A 401(k) retirement plan is not an option; it's a must for all companies: Op-ed

Aging population retirement
Mike Blake | Reuters

Eat healthy, exercise and get plenty of sleep. We all know these are good practices to follow, but probably (or definitely) don't do them all the time. The same can be said for small-business owners when it comes to 401(k) plans.

In fact, most small-business owners — 94 percent — who offer a 401(k) plan to employees recognize it supports recruitment and retention, according to the latest Spark 401k Small Business Retirement Planning Index. They also appreciate the tax advantages 401(k)s offer.

However, there are clear misconceptions about 401(k)s that appear to be holding many owners back from actually offering a retirement savings plan for their employees and themselves.

1. Any size business can offer a 401(k) — even self-employed.

The biggest obstacle holding small-business owners back is the idea that their business is too small to qualify for a 401(k) plan. More than half (59 percent) of small-business owners believe this, and the percentage jumps to 67 percent among owner-only businesses. It's simply not true. Whether you are owner-only and are opting for a solo-401(k), have a handful of employees, or operate with dozens of people, you can qualify for a solo, or group 401(k) plan.

Sixty-one percent of small businesses have four or less employees, according to the recent CNBC/SurveyMonkey Small Business Survey. Only 22 percent of small businesses have 10 employees or more.

2. To match or not to match — you get to decide.

Plan matching is another common misconception surrounding 401(k)s. Nearly a quarter of small-business owners — 22 percent — decline to offer 401(k)s because of concerns over affording employer-matching contributions. When offering a 401(k), small-business owners are not required to match employee contributions. You can still offer your employees the retirement benefit of a 401(k), while opting out of the match.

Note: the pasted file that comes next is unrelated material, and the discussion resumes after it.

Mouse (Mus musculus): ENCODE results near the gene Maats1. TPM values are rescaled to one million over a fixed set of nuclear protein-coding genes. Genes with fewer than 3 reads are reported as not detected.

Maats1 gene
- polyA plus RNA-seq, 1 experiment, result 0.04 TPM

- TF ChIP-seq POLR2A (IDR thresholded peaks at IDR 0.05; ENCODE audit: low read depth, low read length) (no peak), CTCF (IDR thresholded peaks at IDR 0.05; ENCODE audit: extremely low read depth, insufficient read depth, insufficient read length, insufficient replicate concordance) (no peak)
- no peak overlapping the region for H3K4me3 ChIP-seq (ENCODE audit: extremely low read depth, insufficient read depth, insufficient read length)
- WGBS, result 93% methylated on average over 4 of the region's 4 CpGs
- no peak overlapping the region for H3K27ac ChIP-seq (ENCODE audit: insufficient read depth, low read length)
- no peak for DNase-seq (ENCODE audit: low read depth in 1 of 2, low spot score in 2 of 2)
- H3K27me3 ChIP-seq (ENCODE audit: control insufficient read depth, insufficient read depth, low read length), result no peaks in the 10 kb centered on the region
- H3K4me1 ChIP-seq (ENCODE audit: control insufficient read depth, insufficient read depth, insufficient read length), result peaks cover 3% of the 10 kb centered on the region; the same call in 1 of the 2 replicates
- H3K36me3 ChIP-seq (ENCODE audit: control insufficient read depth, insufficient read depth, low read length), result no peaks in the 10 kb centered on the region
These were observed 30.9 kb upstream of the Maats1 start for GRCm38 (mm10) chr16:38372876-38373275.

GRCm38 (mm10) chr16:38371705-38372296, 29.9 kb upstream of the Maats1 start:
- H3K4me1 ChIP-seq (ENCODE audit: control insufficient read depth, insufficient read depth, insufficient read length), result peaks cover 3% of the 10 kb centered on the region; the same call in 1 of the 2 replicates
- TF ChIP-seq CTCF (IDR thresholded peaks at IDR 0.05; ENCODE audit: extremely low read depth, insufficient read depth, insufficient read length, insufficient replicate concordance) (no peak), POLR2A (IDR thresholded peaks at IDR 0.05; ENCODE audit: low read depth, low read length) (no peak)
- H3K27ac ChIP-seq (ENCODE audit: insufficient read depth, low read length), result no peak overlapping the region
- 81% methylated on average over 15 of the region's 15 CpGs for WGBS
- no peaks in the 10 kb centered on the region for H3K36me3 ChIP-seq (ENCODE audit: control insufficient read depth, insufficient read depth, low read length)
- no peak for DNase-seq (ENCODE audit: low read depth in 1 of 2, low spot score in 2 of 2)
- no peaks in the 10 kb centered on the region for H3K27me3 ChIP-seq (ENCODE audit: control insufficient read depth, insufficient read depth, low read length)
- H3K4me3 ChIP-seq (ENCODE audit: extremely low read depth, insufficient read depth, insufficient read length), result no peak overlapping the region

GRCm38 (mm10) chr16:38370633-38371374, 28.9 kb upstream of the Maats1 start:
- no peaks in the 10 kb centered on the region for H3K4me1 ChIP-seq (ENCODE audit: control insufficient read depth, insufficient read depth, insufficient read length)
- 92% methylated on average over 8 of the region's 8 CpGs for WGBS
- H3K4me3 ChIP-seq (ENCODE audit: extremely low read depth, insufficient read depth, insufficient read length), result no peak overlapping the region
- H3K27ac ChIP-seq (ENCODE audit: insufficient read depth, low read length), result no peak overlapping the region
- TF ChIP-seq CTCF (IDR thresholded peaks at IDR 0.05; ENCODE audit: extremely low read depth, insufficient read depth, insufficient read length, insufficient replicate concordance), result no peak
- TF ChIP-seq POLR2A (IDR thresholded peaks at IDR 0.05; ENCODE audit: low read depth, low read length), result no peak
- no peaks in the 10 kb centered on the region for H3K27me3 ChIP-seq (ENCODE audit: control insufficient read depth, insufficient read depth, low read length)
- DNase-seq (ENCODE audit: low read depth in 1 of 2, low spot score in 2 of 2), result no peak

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While some companies don't provide a match at all, others offer an annual profit share into the 401(k) based on business performance, and some offer a match that vests anywhere from zero to four years. There is a lot of flexibility here, and a company can always decide to start a plan without matching and then decide to add it down the road when it makes sense for the business. Just know it's certainly not a requirement. But if you do decide to provide an employer contribution, it's deductible for your business.

3. 401(k) costs are now lower than you think.

In terms of costs, 16 percent of small-business owners think plan costs are too high. A quarter of small-business owners — 27 percent — say they would reconsider offering a 401(k) plan if the overall costs were lower.

There is a lot of good news to share here. There are now 401(k) providers that offer pricing to fit almost any size company. Beyond a one-time setup, businesses typically will pay an ongoing administration or record-keeping cost, and other expenses are typically paid as part of participant investment expenses. For a 10-participant company, administration costs can be less than $1,000 per year, and the government offers a tax credit of up to $500 for the first three years of the plan to help offset plan costs. Self-employed business owners can expect much lower costs, although the credit won't apply.